A likely objection to my metaphysics is the existence of sleep. I claimed that souls are what exists and the universe is nothing but an object of perception, and also that the universe can never directly alter a mind's state but has to do so by causing perceptions. This probably seems to cause difficulties with the idea of sleep: just what is the phenomenon, first of all? Why should an immaterial being with no physical properties need such an arbitrary thing? Most of all, why does it seem like the body's cooperation is required for the mind to fall asleep? Don't worry; I've got answers for all this.
Souls need periods of not consciously controlling themselves because free will is tiring. Holding the "reins" of your mind for so long makes you mentally tired just as you can need to take a break from an intensive task, physical or mental.
The phenomenon of sleep is that when you go to bed and no longer have any actions to take, with no meaningful interaction with the world, you'll inevitably spend your first few minutes thinking about all the experiences of the day, but eventually you'll run out of things you want to think about, and finally, it's possible to stop thinking. At that point your brain completely turns off your perception. (Part of the magic of the human brain's design is the way it creates the "blanket of sleep" effect as I call it, which by dampening perception helps the mind to fall asleep.)
This is actually the same phenomenon as death. The only reason you're ever able to wake up is because your brain is programmed to signal you (turning your perception back on) once the body's done resting. If your brain is gone, you have no way to wake up.
I'd imagine that when you get "knocked out" by physical trauma of some sort it wouldn't be this phenomenon, it would be the same flow-of-time thing I used to think was behind sleep as well, namely: what's happening isn't actually anything involving the sleeping person, but everyone else is experiencing time that you aren't. When you wake up, it's the very next moment in your experience; you were never actually "unconscious" from your own perspective.
It's also possible of course that there's some time on one or both ends - you may not actually go out immediately when you seem to, and you may wake up mentally sooner than you start to move again. I've no first- or second-hand experience with the phenomenon, so I wouldn't know, but I'd expect it could be either or both or neither depending on the case.
Dreams are written by instinct. I don't think there's much to understand about how they're determined; it's probably just the normal inscrutable ramblings of the subconscious. I think the reason you have dreams at all is because a mind can't actually stop experiencing. The mentally refreshing thing about sleep is not having no experiences, but having a stream of consciousness fed to you that isn't controlled by your will.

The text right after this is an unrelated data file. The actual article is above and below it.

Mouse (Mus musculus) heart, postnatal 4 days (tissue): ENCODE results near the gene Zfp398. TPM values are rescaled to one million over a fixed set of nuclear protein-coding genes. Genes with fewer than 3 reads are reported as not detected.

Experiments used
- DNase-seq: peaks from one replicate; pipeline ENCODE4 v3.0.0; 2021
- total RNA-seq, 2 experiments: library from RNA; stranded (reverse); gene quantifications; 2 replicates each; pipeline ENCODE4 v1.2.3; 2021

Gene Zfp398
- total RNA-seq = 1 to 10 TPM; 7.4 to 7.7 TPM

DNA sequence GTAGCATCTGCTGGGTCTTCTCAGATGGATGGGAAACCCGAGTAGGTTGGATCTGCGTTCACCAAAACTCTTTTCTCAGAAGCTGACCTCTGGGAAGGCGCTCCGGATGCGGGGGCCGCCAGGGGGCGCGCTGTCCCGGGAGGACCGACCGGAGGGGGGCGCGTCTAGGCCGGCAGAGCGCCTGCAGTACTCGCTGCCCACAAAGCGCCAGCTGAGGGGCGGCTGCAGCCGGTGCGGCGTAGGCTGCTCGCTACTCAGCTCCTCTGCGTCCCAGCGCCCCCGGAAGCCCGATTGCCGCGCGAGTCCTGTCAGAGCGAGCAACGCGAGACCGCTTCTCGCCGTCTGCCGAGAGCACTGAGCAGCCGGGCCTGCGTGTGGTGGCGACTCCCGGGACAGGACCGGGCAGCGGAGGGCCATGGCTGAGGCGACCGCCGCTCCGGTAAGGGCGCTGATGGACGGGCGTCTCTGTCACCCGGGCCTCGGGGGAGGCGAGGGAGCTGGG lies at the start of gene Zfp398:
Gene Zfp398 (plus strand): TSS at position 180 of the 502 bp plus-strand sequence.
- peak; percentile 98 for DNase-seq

I'm not certain if dreams are real perceptions or if they're just imagination. Fully understanding imagination should cast the final bit of needed light on this.
The occasional phenomenon of being woken by a dream is not hard to explain either. It's quite intuitive that a sufficiently startling experience in your dream can cause your instinct to signal your brain to turn your perception back on. After all, we know from other phenomena that instinct can control your brain without conscious input (like flinching or any other motion you make without consciously choosing or realizing it).
I can explain lucid dreams too. I think the experience in a dream of thinking about whether it's a dream can cause your instinct to wake up your will again, and without signaling your brain, leaving you in a state where you have real perceptions and free will but the perceptions are being generated by your instinct.
That phenomenon isn't totally unique. I'm pretty sure instinct - and even choice - can directly affect perception. When I was about fourteen or so I first discovered what I called Visual Field Manipulation. I noticed that in the dark with a small spot of light visible, if I focused in the right way and tried for long enough, I could often make the light disappear entirely from my vision.
And yes, I do know about the eye's blind spot, but I was doing this with both eyes wide open. I'm also pretty sure the blind spot can't account for the size I was able to do it with. After I practiced this a bit I could make a large portion of my visual field go completely black from low light.
Often it would fade gradually once I got it started, and the most frequent limiting factor was needing to blink before I had time to let it finish disappearing. But I digress.